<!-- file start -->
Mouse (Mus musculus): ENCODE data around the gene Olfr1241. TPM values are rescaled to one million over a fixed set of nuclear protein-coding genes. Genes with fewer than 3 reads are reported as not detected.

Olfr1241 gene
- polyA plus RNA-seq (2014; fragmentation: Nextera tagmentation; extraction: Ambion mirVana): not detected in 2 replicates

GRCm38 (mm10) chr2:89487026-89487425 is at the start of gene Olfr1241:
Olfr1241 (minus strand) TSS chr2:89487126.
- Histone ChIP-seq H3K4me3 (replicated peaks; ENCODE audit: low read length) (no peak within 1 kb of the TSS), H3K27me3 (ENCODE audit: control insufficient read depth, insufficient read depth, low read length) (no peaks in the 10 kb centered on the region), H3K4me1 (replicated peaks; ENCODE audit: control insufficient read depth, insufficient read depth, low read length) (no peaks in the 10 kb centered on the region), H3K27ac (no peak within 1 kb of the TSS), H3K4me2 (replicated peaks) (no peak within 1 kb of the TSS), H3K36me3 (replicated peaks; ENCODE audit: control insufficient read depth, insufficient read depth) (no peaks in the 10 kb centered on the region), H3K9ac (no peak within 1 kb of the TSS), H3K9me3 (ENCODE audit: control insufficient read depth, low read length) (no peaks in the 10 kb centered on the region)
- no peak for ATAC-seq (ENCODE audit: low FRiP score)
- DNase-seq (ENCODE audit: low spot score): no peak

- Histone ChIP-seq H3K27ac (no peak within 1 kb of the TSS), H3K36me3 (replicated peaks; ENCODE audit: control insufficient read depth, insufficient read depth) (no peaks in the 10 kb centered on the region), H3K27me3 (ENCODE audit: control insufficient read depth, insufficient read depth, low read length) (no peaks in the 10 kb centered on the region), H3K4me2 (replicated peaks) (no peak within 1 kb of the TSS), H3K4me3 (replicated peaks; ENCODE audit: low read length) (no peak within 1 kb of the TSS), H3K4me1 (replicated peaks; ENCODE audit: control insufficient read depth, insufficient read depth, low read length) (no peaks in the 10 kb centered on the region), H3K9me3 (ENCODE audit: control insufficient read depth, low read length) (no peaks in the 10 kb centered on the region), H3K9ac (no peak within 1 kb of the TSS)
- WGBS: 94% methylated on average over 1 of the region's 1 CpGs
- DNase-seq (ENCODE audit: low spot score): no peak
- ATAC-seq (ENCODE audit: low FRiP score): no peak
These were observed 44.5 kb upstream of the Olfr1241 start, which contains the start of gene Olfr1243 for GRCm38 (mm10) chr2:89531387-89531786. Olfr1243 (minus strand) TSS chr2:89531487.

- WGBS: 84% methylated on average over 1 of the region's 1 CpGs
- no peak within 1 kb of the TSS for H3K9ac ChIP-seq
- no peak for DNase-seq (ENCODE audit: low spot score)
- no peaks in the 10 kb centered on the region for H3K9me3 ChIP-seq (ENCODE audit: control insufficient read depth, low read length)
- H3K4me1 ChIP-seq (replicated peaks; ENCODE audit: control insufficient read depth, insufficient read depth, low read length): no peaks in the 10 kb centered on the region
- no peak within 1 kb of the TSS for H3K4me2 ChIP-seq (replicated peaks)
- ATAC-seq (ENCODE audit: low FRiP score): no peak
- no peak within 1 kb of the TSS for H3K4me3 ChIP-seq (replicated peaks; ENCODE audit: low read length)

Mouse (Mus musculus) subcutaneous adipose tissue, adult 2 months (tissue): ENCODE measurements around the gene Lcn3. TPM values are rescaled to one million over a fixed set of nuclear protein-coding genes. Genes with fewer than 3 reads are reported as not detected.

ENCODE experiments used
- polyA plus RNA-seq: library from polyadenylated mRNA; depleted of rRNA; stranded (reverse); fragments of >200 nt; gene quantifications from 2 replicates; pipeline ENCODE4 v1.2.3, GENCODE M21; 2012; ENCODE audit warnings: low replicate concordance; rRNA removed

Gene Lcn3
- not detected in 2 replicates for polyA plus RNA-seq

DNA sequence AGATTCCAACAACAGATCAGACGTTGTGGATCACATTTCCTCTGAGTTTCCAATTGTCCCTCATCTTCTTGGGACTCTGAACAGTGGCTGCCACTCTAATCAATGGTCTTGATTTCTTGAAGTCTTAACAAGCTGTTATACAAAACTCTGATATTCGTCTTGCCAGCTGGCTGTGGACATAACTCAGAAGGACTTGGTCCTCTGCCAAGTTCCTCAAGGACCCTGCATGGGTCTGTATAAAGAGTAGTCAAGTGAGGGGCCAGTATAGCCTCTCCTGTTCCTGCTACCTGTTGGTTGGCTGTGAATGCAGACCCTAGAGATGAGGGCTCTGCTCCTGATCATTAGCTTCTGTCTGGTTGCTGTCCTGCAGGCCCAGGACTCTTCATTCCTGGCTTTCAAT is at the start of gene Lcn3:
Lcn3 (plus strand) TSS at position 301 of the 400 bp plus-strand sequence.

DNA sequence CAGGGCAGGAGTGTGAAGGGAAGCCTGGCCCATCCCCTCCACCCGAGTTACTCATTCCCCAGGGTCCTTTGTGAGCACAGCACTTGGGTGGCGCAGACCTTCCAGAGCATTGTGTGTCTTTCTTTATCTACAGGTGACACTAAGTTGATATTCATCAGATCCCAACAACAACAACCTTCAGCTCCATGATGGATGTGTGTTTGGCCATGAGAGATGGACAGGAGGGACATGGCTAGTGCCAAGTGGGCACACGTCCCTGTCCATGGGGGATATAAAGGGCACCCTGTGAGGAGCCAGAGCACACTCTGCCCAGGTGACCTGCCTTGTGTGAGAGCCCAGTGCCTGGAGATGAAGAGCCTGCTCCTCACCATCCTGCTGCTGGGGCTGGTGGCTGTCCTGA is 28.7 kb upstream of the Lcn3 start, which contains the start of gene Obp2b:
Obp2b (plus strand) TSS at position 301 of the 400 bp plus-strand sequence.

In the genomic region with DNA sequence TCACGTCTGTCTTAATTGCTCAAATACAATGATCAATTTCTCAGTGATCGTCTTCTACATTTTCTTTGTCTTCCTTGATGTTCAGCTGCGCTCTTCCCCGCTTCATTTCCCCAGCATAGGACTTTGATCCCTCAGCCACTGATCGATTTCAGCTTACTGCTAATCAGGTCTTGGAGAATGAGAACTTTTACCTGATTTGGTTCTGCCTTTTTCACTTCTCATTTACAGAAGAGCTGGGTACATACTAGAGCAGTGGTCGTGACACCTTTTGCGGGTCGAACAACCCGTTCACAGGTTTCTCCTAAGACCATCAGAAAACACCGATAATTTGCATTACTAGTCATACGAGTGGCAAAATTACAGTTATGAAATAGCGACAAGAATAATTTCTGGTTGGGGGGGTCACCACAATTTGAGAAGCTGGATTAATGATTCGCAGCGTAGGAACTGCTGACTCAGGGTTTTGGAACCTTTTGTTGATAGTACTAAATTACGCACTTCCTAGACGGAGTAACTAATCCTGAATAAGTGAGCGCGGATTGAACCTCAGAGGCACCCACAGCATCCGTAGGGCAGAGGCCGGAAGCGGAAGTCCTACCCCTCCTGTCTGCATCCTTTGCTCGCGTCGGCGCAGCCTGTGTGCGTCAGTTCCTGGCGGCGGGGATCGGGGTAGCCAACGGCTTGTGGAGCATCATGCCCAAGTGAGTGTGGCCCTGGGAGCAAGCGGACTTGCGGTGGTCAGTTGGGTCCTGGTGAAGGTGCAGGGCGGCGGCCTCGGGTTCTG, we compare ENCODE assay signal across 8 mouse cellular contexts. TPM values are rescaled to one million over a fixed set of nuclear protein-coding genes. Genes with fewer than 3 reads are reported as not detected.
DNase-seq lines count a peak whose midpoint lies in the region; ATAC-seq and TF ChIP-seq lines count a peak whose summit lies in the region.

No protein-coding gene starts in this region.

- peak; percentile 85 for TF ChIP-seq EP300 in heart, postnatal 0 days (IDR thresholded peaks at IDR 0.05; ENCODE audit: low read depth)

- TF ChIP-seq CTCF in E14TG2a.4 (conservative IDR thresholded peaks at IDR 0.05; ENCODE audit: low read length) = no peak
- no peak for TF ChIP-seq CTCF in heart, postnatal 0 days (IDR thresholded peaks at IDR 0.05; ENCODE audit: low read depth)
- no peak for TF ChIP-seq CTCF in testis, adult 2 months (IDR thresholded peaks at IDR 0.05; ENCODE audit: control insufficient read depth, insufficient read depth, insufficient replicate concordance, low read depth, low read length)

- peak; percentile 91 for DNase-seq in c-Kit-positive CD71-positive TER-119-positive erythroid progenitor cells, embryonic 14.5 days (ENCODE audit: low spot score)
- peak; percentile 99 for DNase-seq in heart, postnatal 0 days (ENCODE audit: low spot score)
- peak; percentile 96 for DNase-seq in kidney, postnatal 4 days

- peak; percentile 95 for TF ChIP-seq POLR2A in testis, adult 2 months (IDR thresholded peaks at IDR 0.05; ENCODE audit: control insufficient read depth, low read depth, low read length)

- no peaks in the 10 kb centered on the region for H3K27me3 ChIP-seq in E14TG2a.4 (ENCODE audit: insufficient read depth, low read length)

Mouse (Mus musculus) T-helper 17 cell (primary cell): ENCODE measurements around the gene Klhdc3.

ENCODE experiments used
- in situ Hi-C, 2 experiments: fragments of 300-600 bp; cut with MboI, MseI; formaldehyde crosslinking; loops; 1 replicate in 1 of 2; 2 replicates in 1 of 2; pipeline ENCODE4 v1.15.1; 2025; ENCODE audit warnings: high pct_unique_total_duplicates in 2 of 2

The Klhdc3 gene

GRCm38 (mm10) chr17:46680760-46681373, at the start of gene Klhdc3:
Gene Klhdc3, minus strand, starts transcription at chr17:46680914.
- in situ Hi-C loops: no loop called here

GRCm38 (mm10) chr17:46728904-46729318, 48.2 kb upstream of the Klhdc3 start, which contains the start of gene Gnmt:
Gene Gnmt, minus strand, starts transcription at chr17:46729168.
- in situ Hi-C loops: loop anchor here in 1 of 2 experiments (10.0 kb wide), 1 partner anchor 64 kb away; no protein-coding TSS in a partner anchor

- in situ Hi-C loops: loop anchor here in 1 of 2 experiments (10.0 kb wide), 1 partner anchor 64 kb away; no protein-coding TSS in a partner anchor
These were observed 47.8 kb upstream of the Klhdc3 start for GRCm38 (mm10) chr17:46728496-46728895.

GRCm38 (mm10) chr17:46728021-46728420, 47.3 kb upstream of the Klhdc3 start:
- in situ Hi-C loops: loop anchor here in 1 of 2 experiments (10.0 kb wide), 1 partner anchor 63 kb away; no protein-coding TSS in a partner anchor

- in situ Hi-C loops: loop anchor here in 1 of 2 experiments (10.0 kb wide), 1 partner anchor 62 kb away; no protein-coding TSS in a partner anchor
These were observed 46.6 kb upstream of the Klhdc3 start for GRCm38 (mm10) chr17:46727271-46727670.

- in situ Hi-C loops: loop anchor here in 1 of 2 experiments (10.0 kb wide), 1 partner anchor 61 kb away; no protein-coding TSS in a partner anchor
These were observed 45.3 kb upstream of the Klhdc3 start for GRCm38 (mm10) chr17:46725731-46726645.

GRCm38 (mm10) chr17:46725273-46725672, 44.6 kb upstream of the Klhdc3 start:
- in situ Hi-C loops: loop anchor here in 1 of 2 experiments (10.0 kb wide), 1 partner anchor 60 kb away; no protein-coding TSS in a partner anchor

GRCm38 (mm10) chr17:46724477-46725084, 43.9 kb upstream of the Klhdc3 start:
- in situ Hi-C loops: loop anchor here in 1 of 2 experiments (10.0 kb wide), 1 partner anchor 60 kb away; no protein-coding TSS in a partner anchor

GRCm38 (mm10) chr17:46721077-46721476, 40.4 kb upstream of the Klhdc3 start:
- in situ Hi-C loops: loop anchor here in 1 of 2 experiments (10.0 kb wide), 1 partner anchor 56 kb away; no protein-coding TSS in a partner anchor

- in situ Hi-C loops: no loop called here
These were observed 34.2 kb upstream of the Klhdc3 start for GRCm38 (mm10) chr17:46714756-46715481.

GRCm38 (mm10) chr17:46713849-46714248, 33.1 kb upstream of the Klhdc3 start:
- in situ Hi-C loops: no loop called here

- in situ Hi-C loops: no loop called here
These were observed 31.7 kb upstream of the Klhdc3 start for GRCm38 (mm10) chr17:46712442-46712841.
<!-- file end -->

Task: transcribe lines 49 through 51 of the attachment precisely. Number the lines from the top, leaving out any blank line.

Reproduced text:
- in situ Hi-C loops: no loop called here

GRCm38 (mm10) chr17:46728904-46729318, 48.2 kb upstream of the Klhdc3 start, which contains the start of gene Gnmt:
Gene Gnmt, minus strand, starts transcription at chr17:46729168.